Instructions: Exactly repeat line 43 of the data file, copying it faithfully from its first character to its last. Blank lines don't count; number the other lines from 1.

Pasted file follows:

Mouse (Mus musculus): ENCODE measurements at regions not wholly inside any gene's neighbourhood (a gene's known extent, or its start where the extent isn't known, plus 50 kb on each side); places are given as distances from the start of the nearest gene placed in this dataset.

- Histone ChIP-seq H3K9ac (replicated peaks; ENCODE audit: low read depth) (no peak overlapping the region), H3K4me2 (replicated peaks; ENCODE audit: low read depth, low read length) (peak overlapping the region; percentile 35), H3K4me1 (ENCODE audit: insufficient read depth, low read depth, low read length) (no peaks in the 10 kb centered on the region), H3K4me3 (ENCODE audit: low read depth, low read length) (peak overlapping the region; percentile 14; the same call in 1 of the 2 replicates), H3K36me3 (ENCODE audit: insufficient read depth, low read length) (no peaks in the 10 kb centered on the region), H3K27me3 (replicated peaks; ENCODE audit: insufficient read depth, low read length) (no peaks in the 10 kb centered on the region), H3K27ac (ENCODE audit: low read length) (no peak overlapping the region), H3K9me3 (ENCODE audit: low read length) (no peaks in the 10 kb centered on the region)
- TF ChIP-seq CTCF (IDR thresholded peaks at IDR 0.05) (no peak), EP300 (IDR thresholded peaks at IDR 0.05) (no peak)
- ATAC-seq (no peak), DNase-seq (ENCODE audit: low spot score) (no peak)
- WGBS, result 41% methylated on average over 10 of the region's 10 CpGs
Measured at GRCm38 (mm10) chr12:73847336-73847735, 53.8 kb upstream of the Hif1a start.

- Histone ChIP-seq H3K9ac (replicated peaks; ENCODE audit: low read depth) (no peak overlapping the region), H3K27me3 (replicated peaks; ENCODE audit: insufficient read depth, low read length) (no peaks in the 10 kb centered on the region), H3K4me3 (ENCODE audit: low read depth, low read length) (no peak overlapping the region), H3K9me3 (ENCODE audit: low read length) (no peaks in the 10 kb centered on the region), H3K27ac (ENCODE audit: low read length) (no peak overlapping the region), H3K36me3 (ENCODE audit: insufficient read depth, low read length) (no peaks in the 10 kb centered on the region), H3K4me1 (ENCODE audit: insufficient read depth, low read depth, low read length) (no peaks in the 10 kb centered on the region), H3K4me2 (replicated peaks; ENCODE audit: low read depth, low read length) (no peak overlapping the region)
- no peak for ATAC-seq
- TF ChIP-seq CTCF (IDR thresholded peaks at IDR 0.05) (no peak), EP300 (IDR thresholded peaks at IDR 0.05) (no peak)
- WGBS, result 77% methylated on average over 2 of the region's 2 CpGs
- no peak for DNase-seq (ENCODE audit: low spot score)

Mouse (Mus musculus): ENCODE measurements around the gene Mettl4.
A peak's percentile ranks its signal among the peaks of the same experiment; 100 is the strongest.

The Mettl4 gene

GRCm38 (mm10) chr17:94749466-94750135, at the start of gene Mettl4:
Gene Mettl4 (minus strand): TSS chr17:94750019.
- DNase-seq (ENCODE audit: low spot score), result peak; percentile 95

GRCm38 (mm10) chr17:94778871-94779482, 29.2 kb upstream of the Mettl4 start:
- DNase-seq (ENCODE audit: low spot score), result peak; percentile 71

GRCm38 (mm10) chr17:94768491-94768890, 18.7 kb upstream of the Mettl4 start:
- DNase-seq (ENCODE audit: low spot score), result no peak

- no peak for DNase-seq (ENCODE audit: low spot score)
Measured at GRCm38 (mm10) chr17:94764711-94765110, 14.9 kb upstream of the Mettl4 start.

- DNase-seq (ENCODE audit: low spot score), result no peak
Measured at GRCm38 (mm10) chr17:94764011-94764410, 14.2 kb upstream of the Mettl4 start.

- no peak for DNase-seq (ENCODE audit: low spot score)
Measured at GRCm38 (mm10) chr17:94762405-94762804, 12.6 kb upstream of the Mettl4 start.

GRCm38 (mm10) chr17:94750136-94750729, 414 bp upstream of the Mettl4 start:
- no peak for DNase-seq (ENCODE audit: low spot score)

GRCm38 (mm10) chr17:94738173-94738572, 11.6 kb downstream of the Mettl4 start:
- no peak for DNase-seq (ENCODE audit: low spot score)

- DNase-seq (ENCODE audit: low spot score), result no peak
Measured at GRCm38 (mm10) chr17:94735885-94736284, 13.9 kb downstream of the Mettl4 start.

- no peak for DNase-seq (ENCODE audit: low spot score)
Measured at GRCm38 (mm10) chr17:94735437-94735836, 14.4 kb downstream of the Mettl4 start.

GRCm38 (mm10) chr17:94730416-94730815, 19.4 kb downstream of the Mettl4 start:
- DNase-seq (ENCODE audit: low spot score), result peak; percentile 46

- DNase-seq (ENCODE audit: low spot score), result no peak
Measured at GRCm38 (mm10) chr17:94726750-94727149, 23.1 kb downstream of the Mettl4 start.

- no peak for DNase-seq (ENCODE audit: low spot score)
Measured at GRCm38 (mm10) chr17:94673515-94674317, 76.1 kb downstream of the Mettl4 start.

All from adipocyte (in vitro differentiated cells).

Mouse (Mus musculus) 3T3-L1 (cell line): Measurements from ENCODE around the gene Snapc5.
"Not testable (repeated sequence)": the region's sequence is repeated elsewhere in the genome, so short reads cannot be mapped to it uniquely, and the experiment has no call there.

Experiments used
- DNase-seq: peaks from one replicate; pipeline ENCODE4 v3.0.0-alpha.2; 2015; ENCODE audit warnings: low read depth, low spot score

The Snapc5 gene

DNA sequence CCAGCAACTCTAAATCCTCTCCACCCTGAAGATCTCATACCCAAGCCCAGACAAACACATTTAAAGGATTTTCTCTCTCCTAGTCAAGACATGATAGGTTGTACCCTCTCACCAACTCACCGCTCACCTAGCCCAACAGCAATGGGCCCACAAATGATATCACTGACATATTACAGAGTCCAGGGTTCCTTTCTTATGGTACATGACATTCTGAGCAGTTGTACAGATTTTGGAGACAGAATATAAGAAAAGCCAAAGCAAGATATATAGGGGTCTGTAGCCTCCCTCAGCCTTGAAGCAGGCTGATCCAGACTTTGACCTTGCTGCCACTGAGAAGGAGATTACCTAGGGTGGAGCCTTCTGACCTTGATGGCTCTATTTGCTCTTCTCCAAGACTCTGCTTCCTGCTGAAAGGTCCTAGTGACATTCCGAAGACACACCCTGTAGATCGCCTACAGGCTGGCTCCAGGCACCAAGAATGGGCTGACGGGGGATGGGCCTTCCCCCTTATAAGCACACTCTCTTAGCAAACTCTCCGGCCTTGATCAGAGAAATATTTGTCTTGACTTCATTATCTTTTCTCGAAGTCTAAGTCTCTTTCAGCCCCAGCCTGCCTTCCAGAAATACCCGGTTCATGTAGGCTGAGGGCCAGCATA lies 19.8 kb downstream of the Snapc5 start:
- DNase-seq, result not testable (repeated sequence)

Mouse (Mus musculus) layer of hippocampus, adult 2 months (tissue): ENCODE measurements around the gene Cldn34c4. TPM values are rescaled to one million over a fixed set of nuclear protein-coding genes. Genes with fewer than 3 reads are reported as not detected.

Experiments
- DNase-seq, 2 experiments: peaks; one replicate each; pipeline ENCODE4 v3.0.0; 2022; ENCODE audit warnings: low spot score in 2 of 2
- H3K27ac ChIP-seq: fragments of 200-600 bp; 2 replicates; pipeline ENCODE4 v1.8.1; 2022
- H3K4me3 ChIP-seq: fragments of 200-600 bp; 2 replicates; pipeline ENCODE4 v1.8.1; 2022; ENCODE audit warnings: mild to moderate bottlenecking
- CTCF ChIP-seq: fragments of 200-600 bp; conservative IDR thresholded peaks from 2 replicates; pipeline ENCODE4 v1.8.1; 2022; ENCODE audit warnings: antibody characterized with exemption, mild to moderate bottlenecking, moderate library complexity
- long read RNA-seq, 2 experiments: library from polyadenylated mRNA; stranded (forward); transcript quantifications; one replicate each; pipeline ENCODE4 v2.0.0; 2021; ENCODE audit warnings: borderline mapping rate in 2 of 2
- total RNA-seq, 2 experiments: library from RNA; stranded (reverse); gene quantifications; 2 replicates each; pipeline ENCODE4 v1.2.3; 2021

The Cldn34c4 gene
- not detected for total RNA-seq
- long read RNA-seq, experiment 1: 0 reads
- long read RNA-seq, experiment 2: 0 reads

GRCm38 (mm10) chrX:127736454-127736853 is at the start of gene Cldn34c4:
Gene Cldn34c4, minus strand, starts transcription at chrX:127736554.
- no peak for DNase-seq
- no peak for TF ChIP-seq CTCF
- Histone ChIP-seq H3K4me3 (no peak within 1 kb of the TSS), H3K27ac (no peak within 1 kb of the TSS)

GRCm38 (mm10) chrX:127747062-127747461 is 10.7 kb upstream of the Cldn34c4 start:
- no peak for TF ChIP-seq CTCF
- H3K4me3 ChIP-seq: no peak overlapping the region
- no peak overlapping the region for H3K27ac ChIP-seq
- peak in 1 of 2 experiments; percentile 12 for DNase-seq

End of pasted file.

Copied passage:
Mouse (Mus musculus) 3T3-L1 (cell line): Measurements from ENCODE around the gene Snapc5.